The Blair Witch Project may not have been a masterpiece of cinematography, but its Web site's success at generating a tidal wave of excitement for the 1999 movie has become a Hollywood legend.
The Blair Witch Project may not have been a masterpiece of cinematography, but its Web sites success at generating a tidal wave of excitement for the 1999 movie has become a Hollywood legend. Movie studios have had a hard time emulating Blair Witchs special sauce for online promotion, which featured "evidence" relating to the mysterious disappearance of three student filmmakers.
Now, however, DreamWorks SKG and Warner Bros. may have mixed the right Internet ingredients for Steven Spielbergs upcoming movie, A.I. Artificial Intelligence.
Not much has been revealed about the flick, except that it centers around a robot boy who wants to become human. Spielberg reportedly took the project over from Stanley Kubrick after Kubrick died in 1999. The official site www.aimovie.com offers a two-minute trailer, information about artificial intelligence and an alleged robot that visitors can communicate with via instant messaging.
But those pages arent responsible for the excitement spreading through movie sites. The growing buzz about A.I. can be attributed to a chain of about 30 Web sites that offer details of life in the year 2142 and hints about a mysterious death.
Neither DreamWorks nor Warner has fessed up to creating the pages, but fans were tipped off to the sites by a title that appeared in the trailers credits: a "sentient machine therapist" by the name of Jeanine Salla.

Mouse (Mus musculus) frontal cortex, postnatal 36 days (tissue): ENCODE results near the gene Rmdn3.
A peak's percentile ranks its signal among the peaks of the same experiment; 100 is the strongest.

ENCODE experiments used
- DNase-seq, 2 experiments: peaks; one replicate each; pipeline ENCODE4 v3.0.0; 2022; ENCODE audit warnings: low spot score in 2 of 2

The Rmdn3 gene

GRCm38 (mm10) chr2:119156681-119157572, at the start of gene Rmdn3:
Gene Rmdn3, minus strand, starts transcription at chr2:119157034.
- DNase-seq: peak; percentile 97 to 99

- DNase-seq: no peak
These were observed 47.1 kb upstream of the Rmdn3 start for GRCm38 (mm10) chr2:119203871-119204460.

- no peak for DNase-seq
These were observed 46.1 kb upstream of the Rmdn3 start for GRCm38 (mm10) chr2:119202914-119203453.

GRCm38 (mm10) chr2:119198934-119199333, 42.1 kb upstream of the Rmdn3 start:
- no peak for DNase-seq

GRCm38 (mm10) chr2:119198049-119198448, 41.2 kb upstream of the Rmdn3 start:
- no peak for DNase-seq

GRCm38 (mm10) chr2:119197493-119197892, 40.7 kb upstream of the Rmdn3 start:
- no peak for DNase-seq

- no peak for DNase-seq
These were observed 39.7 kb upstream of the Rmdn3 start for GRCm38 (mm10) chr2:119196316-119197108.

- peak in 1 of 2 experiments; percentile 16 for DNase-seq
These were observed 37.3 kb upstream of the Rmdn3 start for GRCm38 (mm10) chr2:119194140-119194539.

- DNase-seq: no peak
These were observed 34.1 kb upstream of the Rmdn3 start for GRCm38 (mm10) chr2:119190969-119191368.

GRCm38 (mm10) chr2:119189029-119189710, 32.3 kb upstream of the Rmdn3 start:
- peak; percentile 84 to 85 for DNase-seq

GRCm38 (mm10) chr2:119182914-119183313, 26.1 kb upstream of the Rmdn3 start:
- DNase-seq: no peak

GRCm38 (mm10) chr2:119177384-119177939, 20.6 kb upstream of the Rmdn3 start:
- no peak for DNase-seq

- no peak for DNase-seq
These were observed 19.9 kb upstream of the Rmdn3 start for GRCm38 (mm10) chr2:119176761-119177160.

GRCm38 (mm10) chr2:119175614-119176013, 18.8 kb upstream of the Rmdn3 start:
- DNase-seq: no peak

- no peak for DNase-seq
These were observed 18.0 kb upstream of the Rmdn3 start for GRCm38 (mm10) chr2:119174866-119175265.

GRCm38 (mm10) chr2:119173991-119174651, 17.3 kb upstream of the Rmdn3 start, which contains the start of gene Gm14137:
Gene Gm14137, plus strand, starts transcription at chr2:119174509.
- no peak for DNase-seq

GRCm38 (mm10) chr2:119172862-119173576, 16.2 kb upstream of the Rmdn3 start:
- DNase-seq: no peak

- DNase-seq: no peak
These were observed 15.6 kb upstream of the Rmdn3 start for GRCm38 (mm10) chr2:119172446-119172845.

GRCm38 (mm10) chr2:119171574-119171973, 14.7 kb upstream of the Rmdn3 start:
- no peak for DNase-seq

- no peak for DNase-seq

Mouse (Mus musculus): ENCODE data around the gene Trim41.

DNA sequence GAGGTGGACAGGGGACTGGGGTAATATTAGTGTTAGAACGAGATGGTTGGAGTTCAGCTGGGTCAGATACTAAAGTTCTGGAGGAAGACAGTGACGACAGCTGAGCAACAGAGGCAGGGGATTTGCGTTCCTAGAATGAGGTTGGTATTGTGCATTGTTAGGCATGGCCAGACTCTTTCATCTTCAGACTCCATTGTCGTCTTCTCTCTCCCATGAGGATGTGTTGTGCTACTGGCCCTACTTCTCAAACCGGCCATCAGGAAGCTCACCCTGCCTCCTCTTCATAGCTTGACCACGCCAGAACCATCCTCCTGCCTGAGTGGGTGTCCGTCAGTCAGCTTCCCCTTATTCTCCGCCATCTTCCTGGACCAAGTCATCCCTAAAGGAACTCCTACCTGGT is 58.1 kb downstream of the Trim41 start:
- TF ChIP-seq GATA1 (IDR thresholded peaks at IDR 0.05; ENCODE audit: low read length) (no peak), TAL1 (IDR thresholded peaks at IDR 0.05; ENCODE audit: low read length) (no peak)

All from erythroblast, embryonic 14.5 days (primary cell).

The adventure begins after users type "Jeanine Salla" into Google and click on the first search result, a link to "Bangalore World University" founded in A.D. 2028. The site includes e-mail addresses that send back automated responses and phone numbers that reach recorded messages offering other clues.
"Its almost like creating ambassadors for the movie before it exists," says Keith Boswell, who sits on the board of directors at Marketleap.com, an Internet marketing firm. "Maybe none of the characters on the Web sites have anything to do with the movie, but it creates a mystique and its a much more creative way of storytelling that people havent had available to them."
Of course, such elaborate marketing tactics dont fit every movie. "For plenty of movies," Boswell says, "the Web should just be a vehicle to promote them."
But movie promotion on the Web has evolved from the static "online press kit" it used to be. Columbia Pictures, for example, has launched the official site for Spider-Man, even though the movie wont debut until May 2002. The site, www.spiderman.sonypictures.com, offers behind-the-scenes footage and updates about the movies production. Visitors can even see part of the set from 360-degree angles, a feature that uses Internet Pictures iPIX technology.
"Our objective is to have a relationship with visitors to the site such that we can count on them as consumers on opening weekend," says Dwight Caines, vice president of Net marketing strategy at Columbia.